Keynote Speakers & Addresses

JOYCE MA, Ph.D.

Zhao Xudong, M.D.

JOYCE MA,  Ph.D.

Saturday Plenary Address

"Family-centred practice for Chinese families of children with attention deficit hyperactivity disorder in a Chinese context"

Joyce Ma, Ph.D., a professor of marriage and family therapy in the Department of Social Work at the Chinese University of Hong Kong, Hong Kong, China, has a long-held interest in multiple family therapies. She recently published an article on multiple family therapy with Chinese families whose children had attention deficit hyperactive disorder. Her recent work was just published in Family Process.

A member of the IFTA Board of Directors since 2011 and now the President-Elect (2019-2021), she is also co-director of the Academy of Family Therapy (Hong Kong). Dr. Ma is a Clinical Fellow of Asian Academy of Family Therapy and a Clinical Fellow and Approved Supervisor of the American Association for Marriage and Family Therapy. 

 

Zhao Xudong,  M.D.

Thursday Plenary Address

Presentation Title To Be Announced

Dr Xudong Zhao is Professor of Psychiatry and Psychology and Director of the Division of Medical Humanities at Tongii University School of Medicine in Shanghai, China. In addition to his dues at Tongii, he is President of the Mental Health Center of Pudong New Area, affiliated with Tongii University. Dr. Zhao is also the Director of the Department of Psychosomatic Medicine at Shanghai East Hospital, affiliated with Tongii University.

Involved in many professional associations, Dr. Zhao is Vice-Chairman of the Chinese Association of Mental Health and President of its Section for Psychotherapy and Psychological Counseling. He is also Vice-president of the Psychosomatic Medicine Section of the Chinese Medical Association, Vice-president of the World Council of Psychotherapy, and Executive board member of the Urban Mental Health Section of the World Psychiatry Association.

"Family-centred practice for Chinese families of children with attention deficit hyperactivity disorder in a Chinese context"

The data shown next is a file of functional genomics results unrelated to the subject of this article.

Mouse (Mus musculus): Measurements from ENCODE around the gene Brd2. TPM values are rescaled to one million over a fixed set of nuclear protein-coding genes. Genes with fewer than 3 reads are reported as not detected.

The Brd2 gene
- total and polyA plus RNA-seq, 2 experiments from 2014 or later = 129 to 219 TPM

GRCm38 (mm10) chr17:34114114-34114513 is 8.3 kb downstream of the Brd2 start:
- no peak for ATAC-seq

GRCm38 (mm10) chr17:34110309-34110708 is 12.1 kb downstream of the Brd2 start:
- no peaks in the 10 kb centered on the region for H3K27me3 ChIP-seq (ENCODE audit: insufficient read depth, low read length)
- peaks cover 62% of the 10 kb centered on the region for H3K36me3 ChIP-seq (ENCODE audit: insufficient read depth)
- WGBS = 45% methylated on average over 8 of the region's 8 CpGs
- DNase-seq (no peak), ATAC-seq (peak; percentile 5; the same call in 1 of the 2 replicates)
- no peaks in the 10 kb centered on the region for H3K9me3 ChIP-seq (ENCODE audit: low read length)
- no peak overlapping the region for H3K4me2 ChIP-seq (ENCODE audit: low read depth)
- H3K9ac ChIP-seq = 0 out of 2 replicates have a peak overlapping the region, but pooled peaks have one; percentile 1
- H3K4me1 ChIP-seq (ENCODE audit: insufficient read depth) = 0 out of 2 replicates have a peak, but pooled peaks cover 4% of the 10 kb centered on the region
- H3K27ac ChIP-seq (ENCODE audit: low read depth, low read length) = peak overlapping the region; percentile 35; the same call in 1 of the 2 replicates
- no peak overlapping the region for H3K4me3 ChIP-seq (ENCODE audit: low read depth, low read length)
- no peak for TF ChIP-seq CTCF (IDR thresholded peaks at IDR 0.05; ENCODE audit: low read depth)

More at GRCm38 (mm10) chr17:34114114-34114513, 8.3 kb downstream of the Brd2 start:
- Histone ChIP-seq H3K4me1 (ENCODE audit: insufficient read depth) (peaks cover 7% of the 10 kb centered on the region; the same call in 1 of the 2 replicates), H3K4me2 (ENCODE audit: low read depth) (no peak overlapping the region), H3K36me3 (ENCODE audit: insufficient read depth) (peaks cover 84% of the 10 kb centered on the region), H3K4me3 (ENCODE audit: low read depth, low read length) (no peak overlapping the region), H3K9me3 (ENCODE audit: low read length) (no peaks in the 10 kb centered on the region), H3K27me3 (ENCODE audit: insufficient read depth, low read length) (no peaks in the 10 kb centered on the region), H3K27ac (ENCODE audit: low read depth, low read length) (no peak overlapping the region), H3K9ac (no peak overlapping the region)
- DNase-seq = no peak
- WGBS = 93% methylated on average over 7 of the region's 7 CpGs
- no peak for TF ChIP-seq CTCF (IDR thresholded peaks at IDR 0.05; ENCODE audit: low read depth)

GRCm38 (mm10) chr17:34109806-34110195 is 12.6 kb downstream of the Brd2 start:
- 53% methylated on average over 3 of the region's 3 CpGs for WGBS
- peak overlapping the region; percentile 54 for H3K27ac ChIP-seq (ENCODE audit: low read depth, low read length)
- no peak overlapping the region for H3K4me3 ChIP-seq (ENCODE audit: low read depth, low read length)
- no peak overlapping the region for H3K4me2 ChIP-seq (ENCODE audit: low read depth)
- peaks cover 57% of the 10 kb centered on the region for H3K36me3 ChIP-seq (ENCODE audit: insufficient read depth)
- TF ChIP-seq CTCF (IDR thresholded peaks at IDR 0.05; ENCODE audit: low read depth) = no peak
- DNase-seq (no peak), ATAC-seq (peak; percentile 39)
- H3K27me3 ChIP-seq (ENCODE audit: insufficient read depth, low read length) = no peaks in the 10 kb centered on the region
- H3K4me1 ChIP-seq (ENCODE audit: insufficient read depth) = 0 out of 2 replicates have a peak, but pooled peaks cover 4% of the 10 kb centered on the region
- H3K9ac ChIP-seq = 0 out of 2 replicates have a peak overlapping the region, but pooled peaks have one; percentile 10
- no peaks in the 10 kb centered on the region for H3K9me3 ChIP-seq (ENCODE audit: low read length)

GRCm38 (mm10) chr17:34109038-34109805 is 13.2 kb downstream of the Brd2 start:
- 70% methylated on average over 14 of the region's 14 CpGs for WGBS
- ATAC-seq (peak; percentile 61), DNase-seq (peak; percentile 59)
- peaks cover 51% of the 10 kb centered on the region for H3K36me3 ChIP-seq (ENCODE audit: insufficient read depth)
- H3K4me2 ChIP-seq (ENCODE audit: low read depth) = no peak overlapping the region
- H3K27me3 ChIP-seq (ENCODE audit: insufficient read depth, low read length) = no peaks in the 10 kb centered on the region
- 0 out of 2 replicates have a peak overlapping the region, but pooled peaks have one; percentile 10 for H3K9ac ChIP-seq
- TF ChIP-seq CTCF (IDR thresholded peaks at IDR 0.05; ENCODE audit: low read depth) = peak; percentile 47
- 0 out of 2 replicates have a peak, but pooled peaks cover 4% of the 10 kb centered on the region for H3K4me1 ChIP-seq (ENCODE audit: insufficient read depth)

Attention deficit hyperactivity disorder (ADHD) is a common childhood mental health problem affecting about 5% school-age children worldwide and 8.9% school-age children in Hong Kong. If not properly managed, the disorder would bring detrimental negative effects on children's academic performance, self-esteem, family and peer relationships. Family life of these families may be organized by the symptoms, leaving little time and effort to fulfil the developmental needs of the child as well as other family members. Management of the disorder in Hong Kong adheres to the international mainstream treatment comprising stimulant medication and behavioural therapy. Despite the significance of family-centred practice in caring for children with ADHD in western societies such as the USA and the UK, current management for these children in Chinese societies such as Hong Kong is predominantly symptom-focused, deficit-based and behavioural oriented, which may account for the under-involvement of parents in assessment and treatment and the under-utilization of the parental resources and strengths in the care of these children. In view of this service gap, our research team has launched a family-centred research, namely the use of MFT for Chinese families of children with ADHD. In implementing the study, we have offered family therapy to a few families which are in need of intensive individualized professional help outside the group.

The aims of this presentation are to: (a) identify the development challenges and needs of Chinese families of school-age children diagnosed with ADHD; (b) provide an overview of the family-centred practice, which comprises of multiple family therapy (MFT) and family therapy (FT), in helping, in addition to prescription of medication; (c) report on the treatment efficacy of MFT in the perspectives of the Chinese parents and the children with ADHD in Hong Kong; (d) narrate their subjective perception of MFT after going through it; and (e) highlight the treatment strategies adopted in family therapy in general and in particular how these strategies help to resolve the maltreatment in parent-child relationships among families of children with ADHD in a culturally resonant manner. Implications of the study for developing evidence-based family-centred practice for school-age children with ADHD and recommendations for future application of family-centred practice for these children will be discussed.